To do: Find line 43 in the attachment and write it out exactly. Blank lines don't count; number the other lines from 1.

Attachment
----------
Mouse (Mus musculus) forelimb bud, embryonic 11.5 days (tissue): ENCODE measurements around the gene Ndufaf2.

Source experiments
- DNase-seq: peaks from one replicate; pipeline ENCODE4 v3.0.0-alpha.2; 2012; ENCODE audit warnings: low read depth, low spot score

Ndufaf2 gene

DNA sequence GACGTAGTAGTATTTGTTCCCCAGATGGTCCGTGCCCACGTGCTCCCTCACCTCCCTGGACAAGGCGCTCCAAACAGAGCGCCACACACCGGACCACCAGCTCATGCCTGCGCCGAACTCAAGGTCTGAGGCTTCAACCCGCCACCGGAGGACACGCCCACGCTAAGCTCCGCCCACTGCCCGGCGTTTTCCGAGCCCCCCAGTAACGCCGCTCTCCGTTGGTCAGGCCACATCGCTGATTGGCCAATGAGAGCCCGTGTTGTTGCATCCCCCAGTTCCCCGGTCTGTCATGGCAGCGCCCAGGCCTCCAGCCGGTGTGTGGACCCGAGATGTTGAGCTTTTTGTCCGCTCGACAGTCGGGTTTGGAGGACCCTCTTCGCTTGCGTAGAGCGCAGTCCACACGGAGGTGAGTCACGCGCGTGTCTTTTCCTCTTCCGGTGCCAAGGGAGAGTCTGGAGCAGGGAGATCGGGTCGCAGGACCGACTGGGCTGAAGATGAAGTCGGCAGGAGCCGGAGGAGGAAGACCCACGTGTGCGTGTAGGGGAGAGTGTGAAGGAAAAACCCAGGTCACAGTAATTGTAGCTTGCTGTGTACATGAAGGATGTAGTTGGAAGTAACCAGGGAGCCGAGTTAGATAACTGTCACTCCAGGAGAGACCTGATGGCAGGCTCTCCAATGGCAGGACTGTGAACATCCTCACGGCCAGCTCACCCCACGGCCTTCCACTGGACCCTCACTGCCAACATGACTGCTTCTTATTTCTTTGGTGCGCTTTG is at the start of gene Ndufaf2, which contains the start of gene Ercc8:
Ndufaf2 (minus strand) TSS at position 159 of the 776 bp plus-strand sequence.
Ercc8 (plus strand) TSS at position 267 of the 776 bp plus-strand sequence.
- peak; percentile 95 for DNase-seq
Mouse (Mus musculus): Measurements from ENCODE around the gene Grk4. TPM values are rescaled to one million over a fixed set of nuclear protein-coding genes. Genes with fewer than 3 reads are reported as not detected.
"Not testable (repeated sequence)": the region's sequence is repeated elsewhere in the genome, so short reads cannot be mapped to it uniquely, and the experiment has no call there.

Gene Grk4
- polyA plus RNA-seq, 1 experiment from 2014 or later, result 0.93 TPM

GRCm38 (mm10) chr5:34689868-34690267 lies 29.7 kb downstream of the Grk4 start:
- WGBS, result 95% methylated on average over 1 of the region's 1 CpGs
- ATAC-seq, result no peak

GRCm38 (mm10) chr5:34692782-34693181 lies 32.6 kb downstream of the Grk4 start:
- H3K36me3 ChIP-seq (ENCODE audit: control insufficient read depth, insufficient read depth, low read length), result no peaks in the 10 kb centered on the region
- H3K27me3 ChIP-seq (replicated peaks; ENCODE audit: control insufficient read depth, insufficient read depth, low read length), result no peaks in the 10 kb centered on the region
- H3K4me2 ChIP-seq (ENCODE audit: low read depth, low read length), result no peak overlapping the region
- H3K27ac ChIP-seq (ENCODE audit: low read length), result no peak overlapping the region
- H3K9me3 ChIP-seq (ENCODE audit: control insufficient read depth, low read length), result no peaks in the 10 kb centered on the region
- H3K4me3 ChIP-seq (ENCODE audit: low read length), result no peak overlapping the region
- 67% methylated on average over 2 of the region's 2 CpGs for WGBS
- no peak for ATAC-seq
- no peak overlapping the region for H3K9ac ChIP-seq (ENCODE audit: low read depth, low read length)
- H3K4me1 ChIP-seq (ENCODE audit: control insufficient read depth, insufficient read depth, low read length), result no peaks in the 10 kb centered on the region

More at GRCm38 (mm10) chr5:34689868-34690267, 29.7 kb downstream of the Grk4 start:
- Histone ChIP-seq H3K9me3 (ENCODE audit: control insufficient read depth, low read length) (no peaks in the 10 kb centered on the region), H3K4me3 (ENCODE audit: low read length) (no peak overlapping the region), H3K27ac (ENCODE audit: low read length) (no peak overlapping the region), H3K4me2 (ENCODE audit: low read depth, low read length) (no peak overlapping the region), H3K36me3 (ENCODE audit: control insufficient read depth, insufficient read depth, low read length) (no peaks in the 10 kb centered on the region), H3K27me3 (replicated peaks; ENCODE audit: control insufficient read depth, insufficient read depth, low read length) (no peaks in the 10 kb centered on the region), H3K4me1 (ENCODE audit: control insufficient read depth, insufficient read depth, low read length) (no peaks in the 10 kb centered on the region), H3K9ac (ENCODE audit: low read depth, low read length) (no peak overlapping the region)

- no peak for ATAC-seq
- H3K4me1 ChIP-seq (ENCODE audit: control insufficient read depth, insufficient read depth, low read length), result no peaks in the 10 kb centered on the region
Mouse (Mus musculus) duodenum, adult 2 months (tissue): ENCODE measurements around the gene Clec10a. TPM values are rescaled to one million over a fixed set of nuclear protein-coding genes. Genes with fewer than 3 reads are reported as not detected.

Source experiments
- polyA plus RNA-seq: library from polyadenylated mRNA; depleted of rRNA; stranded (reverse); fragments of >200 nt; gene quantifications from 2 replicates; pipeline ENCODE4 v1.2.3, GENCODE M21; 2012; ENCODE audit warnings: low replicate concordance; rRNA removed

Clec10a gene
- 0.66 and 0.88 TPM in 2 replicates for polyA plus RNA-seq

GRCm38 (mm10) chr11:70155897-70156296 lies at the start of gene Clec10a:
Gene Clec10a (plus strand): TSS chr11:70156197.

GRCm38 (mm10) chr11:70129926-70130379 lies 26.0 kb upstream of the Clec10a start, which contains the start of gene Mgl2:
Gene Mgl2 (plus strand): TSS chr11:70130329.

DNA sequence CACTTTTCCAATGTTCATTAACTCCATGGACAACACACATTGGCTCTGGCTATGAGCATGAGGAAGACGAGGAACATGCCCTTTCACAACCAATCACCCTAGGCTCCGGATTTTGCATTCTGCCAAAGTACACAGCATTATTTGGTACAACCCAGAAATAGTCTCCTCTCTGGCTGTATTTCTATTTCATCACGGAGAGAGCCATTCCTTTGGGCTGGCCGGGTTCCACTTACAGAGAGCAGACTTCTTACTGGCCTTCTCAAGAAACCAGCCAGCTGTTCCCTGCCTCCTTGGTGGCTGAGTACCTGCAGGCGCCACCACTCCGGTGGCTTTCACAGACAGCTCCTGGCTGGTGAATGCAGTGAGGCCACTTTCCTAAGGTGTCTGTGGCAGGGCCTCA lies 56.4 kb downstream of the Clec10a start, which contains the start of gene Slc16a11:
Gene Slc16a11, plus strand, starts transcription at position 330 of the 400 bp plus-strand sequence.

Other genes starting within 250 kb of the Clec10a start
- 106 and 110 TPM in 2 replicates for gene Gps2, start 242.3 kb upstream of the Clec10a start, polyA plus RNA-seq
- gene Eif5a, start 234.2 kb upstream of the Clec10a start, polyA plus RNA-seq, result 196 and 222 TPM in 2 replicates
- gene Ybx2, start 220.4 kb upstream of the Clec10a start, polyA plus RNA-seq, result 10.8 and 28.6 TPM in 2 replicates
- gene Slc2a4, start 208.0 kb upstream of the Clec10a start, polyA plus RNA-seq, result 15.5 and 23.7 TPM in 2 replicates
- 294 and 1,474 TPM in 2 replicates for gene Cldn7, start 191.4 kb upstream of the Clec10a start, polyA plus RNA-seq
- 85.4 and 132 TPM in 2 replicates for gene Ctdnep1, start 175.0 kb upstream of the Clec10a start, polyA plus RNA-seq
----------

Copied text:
- 106 and 110 TPM in 2 replicates for gene Gps2, start 242.3 kb upstream of the Clec10a start, polyA plus RNA-seq